@ulyssecarion the default for StandardError is to take message as a parameter. So it does break it in a sense.

@thomasklemm we already have an instance of the policy (we just called a query method on it which failed), so I'd say policy returns this instance. Since the policy instance contains the record and user, we probably don't need to store it separately in the error, I think.

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thomasklemm commented Feb 27, 2014

@ulyssecarion How about going the attr_accessor :record, :query route, so we can keep the message argument?

@jnicklas From the perspective of our own Readme and specs, the record argument in a policy can be named differently:

PostPolicy = Struct.new(:user, :post) do
  def update?
    user.admin? or not post.published?
  end
end

With the policy, policy.record would break, we would need to call policy.post to access it. That's why I favor the more generic record and query accessors.

Would there be a point in adding an attr_accessor :user, in cases the error is handled in a setting without access to the pundit_user / current_user? If nescessary, you can instantiate the policy once again anywhere with Pundit.policy(error.user, error.record).

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thomasklemm commented Feb 27, 2014

Is there a nicer way to assign the values than this one?

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jnicklas commented Feb 27, 2014

@thomasklemm I think that's fine. Does it really work to raise an instance of an error with a message like that though, doesn't the message need to be sent in to the constructor?

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thomasklemm commented Feb 27, 2014

@jnicklas In Ruby 2.0 it works, haven't checked other runtimes. I've also added it to the specs, I'll open a PR just for seeing what Travis says about other Ruby implementations.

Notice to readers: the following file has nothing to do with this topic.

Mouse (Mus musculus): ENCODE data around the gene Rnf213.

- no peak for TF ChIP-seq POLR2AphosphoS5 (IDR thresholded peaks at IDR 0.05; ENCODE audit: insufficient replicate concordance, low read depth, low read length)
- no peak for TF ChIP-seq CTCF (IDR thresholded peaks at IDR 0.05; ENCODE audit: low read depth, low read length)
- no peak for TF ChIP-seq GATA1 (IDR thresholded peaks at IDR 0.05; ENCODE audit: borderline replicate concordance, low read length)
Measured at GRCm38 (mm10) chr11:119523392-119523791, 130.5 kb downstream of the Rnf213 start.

Might be that raise e, 'message' does an e.message = 'message' behind the scenes when passing in an instantiated e = Exception.new. Kernel#raise

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thomasklemm commented Feb 27, 2014

@jnicklas Travis says the Ruby implementations behave consistently 👍

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ucarion commented Mar 1, 2014

@thomasklemm I like how you're doing it. Shall I merge your approach into this PR?

Contributor

ucarion commented Mar 3, 2014

@thomasklemm @jnicklas I've updated the PR to add a user property to NotAuthorizedError. I didn't think of this before because I've never yet needed to use anything else than the default. I switched to using an attr_accessor-based approach, and eschewed any policy properties for the reason mentioned here.

Since the exception has not has its constructor modified at all, you can still generate a NotAuthorizedError using the default StandardError string-based constructor.

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jnicklas commented Mar 4, 2014

As a counterpoint to @thomasklemm's earlier comment: if you're implementing a policy, you are also the one responsible for rescuing exceptions from it. If you then want to extract data from the policy, it makes sense that you have to follow your own API. If the policy doesn't respond to #record then don't can #record on it.

IMO, there's something a little problematic about authorize directly fetching pundit_user for example, rather than grabbing it from the policy. I realize this is a bit far fetched, but someone could be overriding policy to do something different, in that case the user we'd return might not match the user inside the policy. Maybe I'm just being paranoid.

Contributor

ucarion commented Mar 4, 2014

@jnicklas The issue is that I think many policies (including those I write) do opt to use more descriptive names (post, comment) rather than plain old record, so not providing #record would force users to use a case or something.